Apple has announced the iPhone 13 and 13 mini, which keep the same general design but have some new changes under the hood.
Both models feature what Apple bills as major innovations, including what the company is calling the most advanced dual-camera system it has ever put into an iPhone. It features a new wide camera with bigger pixels and sensor-shift optical image stabilization (OIS) offering improvements in low-light photos and videos.
The display has been upgraded to an improved Super Retina XDR OLED that Apple says delivers true black and a 28-percent increase in max outdoor brightness at 800 nits. HDR content gets a boost of up to 1,200 nits, which it can do while still being more power-efficient than the iPhone 12.
Apple says that major battery life improvements come to both iPhone 13 and iPhone 13 mini, made possible by A15 Bionic, more efficient components, a larger battery, and power optimizations from a deep integration of hardware and software.
iPhone 13 and iPhone 13 mini represent what Apple says is a massive leap in camera design with advancements in hardware and computational photography. The new Wide camera, with 1.7 µm pixels, comes with the biggest sensor ever in an iPhone dual-camera system and is capable of gathering 47 percent more light for less noise and brighter results. Apple is also adding sensor shift stabilization to the Wide camera, which was originally introduced in the iPhone 12 Pro Max.
Below are a few sample photos captured on the new iPhone 13:
iPhone 13 and iPhone 13 mini are powered by the A15 Bionic chip, which Apple says is several leaps better than the competition. The company says that there are innovations that improve both performance and efficiency in the new chip thanks to a new 6-core GPU. It features two high-performance cores and four high-efficiency cores.
Apple has also upgraded the neural engine which is designed in tandem with camera hardware and software teams. Apple says this results in faster machine learning computations as well. The dual-camera system is what Apple claims is its best dual system yet.
Apple has enabled a new video feature on its iPhones as part of its cinematic mode: rack focusing. Rack focusing refers to shifting focus in a frame to draw the viewer’s eyes to different locations in a way that aids storytelling. This usually requires physical control of the lens, but Apple has added the ability to do this by using artificial intelligence that evaluates a scene in real-time. When a subject is about to enter the frame, the iPhone can sense that and move focus to them. When someone looks away from the camera, the iPhone will shift focus.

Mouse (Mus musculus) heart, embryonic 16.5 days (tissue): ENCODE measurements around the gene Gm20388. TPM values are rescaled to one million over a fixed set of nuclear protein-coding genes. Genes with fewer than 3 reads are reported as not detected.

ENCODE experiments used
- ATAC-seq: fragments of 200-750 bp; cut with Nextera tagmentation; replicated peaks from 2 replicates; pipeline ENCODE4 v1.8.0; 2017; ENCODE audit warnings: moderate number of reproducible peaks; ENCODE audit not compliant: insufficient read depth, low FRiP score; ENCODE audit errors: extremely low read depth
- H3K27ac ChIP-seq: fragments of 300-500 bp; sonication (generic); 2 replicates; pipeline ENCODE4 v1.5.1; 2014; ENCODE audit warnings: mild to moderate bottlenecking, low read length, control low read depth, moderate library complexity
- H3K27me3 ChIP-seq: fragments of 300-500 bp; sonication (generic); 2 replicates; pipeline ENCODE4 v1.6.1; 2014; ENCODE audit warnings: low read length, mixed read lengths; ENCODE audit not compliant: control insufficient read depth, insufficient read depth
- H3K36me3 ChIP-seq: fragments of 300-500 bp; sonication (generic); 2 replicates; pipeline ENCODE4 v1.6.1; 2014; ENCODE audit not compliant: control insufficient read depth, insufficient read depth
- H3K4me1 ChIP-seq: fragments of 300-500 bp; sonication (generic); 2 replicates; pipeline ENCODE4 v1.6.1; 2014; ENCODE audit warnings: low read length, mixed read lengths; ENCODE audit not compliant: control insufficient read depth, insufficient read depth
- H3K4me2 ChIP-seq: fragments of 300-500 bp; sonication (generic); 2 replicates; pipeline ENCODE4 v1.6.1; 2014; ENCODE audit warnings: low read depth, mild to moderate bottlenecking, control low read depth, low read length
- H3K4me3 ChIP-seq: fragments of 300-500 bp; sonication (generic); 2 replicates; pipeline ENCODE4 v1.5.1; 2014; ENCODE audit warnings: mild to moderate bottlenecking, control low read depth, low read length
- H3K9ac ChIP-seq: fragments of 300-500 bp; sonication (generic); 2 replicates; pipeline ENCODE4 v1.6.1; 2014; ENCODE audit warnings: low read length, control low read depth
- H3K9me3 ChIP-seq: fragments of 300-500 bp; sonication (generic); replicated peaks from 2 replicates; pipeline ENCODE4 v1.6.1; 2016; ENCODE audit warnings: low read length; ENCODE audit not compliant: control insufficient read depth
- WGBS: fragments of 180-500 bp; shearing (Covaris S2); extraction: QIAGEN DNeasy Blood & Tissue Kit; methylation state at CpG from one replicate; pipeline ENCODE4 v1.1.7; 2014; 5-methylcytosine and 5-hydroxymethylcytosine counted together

Remarkably, Apple has created a way for video creators to change the point of focus both during capture and after while the level of bokeh can also be changed. These are features that to this point have been somewhat available for still photos, but Apple is now making them features in video. Those changes can be made both in the Photos app as well as iMovie for iOS, and will be coming soon to iMovie for macOS and Final Cut Pro.
Both models also offer HDR video recording with Dolby Vision — from capture to editing and sharing — now supported for 4K up to 60 fps on all cameras. These features combine with the iPhone’s ability to capture Dolby Vision as well to make it possible to shoot more cinematic videos on the iPhone.
The iPhone 13 starts at $699 and will be available in pink, blue, midnight, starlight, and (PRODUCT)RED, with pre-orders beginning Friday, September 17, and availability beginning Friday, September 24.